Why Shell supports this pioneering European regulation – EURACTIV.com


In the coming days, there will be a vote that could help accelerate the energy transition and the adoption of electric vehicles (EVs) across the European Union.

Huibert Vigeveno is downstream director at Shell.

Environment Ministers from the 27 Member States will meet in Luxembourg on June 28 as part of the EU Environment Council. And they will vote on a proposal to ban the sale of new petrol and diesel cars and vans in the EU from 2035.

I really hope they vote for it. The proposed regulation would send a clear signal to the market that the EU is serious about supporting the transition to electric vehicles.

This would make businesses more confident in the face of growing demand, giving them even more reason to invest in charging infrastructure. The customer – the driver – would be more likely to get what they want and need: enough charging stations to assuage any “range anxiety” associated with buying an electric vehicle.

Manufacturers may be increasingly confident that there is a favorable market for the electric vehicles they produce.

By voting for the proposed regulation, ministers could accelerate the uptake of electric vehicles in Europe.

This affects all of us – even non-drivers – because globally, on-road vehicles of all kinds account for around 18% of carbon dioxide emissions from fuel combustion.[i]

If the world is to tackle climate change, urgent action is needed to reduce carbon emissions from cars and vans.

A central part of Shell’s strategy is to transform itself into a net-zero emissions company providing low-carbon energy products and services. Electric vehicles are an important part of this.

And when I meet with our customers, especially in regions like Europe, more and more of them tell me that they want to reduce their emissions and drive electric vehicles. Shell is responding to this growing demand: it is one of the many opportunities of the energy transition.

We work together. So, for example, we have a strategic agreement to install charging stations outside GAMMA and Karwei hardware stores in the Netherlands and Belgium, allowing customers to enjoy the convenience of charging their EV while shopping.[ii]

On average, we install a charging station for a customer somewhere in the world every 20 minutes of each working day.[iii]

We operate approximately 90,000 charging stations worldwide[iv] and we aim to increase that number to 2.5 million by 2030.[v]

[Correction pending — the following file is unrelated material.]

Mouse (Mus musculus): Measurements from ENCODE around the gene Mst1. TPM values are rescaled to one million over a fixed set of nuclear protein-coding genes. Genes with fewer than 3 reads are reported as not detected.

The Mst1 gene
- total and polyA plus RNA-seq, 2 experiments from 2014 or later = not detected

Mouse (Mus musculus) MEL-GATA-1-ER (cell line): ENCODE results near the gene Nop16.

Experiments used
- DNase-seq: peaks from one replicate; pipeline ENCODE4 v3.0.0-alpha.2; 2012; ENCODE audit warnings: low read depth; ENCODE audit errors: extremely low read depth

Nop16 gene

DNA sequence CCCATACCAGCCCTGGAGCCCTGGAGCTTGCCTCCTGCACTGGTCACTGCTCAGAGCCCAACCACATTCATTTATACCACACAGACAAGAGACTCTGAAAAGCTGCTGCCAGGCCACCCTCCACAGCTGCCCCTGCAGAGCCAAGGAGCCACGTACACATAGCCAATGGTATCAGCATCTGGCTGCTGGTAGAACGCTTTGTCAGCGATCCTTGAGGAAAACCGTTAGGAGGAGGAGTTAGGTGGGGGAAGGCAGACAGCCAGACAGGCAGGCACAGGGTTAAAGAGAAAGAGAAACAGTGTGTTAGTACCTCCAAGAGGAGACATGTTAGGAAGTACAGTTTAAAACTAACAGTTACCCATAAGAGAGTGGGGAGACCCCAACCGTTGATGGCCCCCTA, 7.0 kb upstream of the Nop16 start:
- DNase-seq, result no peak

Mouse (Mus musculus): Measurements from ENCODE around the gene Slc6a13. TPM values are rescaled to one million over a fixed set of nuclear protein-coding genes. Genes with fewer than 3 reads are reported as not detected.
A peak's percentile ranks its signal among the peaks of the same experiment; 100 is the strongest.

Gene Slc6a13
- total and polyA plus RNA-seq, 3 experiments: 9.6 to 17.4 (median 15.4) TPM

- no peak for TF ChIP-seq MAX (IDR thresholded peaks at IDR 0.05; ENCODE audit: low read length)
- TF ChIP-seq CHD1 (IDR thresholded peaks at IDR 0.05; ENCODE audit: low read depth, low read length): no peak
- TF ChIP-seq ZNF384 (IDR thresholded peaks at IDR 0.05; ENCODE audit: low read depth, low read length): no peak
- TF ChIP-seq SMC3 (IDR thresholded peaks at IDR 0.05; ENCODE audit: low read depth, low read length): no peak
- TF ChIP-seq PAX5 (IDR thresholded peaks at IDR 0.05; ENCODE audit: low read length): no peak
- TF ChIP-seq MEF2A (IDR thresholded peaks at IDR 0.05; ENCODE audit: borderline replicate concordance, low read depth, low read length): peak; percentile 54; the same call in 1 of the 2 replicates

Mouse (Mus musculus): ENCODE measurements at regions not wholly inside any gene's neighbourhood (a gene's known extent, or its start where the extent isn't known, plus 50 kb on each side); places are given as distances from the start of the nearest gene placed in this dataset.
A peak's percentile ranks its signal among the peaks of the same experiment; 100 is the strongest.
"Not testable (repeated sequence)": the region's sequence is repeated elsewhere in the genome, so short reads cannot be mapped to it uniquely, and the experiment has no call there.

We want to put our customers and their choices at the center of everything we do. I know that after 2035 many customers in the EU will be driving older or used cars, so they will still need petrol and diesel.

Shell will continue to supply these fuels, while helping to reduce emissions by offering lubricants to make engines more energy efficient, as well as low-carbon alternatives, such as biofuels.

We will provide those choices, while helping customers transition to electric vehicles.

Of course, we cannot expect this new EU regulation to be the magic bullet for every challenge. He can’t do it all on his own.

We all need to work to put the right measures in place at the right time to ensure customers have a seamless transition to electric vehicles.

One of the biggest challenges is that Europe’s power grids urgently need to expand their capacity to meet growing demand from increasing vehicle charging.

There is also a need to speed up the processes of planning and connecting chargers to the grid. Local authorities, distribution network operators and businesses, including Shell, should work together to make electric vehicle charging widely and quickly available.

The Alternative Fuels Infrastructure Regulation that the EU proposed in July 2021 could also provide a major boost to the installation of public charging stations across the continent.

Governments will still need to continue to offer incentives to make electric vehicle ownership more affordable for customers.

And of course, it is necessary to continue to support the development of renewable energies. The best way to use electric vehicles to reduce carbon emissions is to ensure they are charged as much as possible with low-carbon and zero-carbon electricity.

Shell can help.

Our Powering Progress strategy is to build a material energy business, with electricity from renewable sources such as wind and solar playing an important role.

I’m lucky to be able to talk to customers all over the world. So I know that when it comes to electric vehicles, different places will evolve at different rates.

But Europe can be at the forefront of this change. It is one of the regions in the world with the most electric vehicles on the road.[vi]

A growing number of our European customers want to switch to electric vehicles.

Europe is ready for this bold and pioneering regulation.

And Shell is keen to help make it work.

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